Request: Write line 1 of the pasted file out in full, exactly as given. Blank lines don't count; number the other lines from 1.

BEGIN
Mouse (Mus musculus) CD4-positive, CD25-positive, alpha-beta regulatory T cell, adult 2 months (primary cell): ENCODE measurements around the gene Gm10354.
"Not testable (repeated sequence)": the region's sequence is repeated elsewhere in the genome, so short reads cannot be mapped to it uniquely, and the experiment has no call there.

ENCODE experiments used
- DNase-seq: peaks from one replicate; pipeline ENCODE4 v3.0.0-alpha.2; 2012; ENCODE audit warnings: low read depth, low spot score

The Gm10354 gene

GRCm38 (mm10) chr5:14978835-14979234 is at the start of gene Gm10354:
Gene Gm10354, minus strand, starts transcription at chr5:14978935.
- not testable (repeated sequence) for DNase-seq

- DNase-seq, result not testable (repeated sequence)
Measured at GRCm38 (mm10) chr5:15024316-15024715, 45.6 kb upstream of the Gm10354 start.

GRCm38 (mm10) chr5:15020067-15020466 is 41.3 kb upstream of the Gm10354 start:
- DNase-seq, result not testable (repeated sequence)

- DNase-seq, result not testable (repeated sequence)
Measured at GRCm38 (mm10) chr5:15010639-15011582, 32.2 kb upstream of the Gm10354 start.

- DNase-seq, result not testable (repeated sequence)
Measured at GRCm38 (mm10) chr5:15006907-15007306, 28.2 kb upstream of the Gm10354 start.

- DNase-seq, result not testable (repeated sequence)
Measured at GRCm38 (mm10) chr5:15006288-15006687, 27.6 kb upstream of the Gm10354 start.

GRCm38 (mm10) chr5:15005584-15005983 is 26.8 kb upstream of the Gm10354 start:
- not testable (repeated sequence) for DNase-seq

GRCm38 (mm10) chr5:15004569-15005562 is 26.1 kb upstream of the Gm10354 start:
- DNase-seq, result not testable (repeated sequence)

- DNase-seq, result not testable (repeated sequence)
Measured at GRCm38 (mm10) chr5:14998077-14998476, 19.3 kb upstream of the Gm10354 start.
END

Mouse (Mus musculus) CD4-positive, CD25-positive, alpha-beta regulatory T cell, adult 2 months (primary cell): ENCODE measurements around the gene Gm10354.